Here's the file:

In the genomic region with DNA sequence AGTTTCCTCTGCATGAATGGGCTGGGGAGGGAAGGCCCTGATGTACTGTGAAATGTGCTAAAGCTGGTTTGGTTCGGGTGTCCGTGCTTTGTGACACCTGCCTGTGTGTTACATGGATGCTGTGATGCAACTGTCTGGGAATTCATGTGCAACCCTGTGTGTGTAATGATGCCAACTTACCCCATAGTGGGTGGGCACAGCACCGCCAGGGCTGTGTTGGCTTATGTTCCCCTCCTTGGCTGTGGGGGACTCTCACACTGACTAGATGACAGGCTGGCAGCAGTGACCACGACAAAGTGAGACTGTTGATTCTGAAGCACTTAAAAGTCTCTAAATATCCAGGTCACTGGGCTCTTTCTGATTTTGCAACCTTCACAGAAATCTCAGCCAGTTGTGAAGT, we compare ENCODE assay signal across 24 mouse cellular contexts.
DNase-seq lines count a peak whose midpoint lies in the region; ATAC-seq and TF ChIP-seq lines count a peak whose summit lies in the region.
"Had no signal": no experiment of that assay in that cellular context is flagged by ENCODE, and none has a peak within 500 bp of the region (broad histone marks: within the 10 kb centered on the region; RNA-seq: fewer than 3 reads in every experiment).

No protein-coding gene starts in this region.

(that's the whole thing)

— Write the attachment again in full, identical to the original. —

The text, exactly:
In the genomic region with DNA sequence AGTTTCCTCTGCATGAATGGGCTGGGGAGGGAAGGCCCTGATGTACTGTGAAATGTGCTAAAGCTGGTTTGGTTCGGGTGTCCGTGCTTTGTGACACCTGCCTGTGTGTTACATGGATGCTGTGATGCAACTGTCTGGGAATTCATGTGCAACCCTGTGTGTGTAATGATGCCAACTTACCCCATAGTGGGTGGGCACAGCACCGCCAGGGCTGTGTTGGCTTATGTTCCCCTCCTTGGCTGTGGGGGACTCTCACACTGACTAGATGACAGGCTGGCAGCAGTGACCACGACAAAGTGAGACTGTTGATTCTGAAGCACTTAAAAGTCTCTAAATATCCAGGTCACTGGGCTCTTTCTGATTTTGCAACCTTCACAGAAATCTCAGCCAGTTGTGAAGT, we compare ENCODE assay signal across 24 mouse cellular contexts.
DNase-seq lines count a peak whose midpoint lies in the region; ATAC-seq and TF ChIP-seq lines count a peak whose summit lies in the region.
"Had no signal": no experiment of that assay in that cellular context is flagged by ENCODE, and none has a peak within 500 bp of the region (broad histone marks: within the 10 kb centered on the region; RNA-seq: fewer than 3 reads in every experiment).

No protein-coding gene starts in this region.